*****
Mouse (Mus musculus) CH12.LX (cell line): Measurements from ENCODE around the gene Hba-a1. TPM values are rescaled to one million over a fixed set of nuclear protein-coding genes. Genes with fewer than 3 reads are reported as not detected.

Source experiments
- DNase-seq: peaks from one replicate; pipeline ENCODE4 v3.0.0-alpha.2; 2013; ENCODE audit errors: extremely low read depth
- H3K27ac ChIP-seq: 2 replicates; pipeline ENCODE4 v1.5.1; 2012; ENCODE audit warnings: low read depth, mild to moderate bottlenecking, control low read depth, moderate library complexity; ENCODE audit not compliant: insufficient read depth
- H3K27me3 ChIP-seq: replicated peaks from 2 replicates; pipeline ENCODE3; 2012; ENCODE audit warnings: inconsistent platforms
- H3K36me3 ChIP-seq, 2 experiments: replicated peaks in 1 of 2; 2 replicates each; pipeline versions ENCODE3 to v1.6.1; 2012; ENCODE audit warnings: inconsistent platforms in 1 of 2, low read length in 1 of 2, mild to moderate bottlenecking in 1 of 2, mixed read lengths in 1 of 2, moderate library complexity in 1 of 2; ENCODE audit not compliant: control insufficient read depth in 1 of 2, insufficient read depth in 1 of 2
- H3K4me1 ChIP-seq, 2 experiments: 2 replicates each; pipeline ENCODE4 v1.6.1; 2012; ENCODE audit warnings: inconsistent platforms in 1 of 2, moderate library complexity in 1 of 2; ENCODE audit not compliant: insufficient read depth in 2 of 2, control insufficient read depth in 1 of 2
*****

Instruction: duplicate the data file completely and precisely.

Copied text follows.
Mouse (Mus musculus) CH12.LX (cell line): Measurements from ENCODE around the gene Hba-a1. TPM values are rescaled to one million over a fixed set of nuclear protein-coding genes. Genes with fewer than 3 reads are reported as not detected.

Source experiments
- DNase-seq: peaks from one replicate; pipeline ENCODE4 v3.0.0-alpha.2; 2013; ENCODE audit errors: extremely low read depth
- H3K27ac ChIP-seq: 2 replicates; pipeline ENCODE4 v1.5.1; 2012; ENCODE audit warnings: low read depth, mild to moderate bottlenecking, control low read depth, moderate library complexity; ENCODE audit not compliant: insufficient read depth
- H3K27me3 ChIP-seq: replicated peaks from 2 replicates; pipeline ENCODE3; 2012; ENCODE audit warnings: inconsistent platforms
- H3K36me3 ChIP-seq, 2 experiments: replicated peaks in 1 of 2; 2 replicates each; pipeline versions ENCODE3 to v1.6.1; 2012; ENCODE audit warnings: inconsistent platforms in 1 of 2, low read length in 1 of 2, mild to moderate bottlenecking in 1 of 2, mixed read lengths in 1 of 2, moderate library complexity in 1 of 2; ENCODE audit not compliant: control insufficient read depth in 1 of 2, insufficient read depth in 1 of 2
- H3K4me1 ChIP-seq, 2 experiments: 2 replicates each; pipeline ENCODE4 v1.6.1; 2012; ENCODE audit warnings: inconsistent platforms in 1 of 2, moderate library complexity in 1 of 2; ENCODE audit not compliant: insufficient read depth in 2 of 2, control insufficient read depth in 1 of 2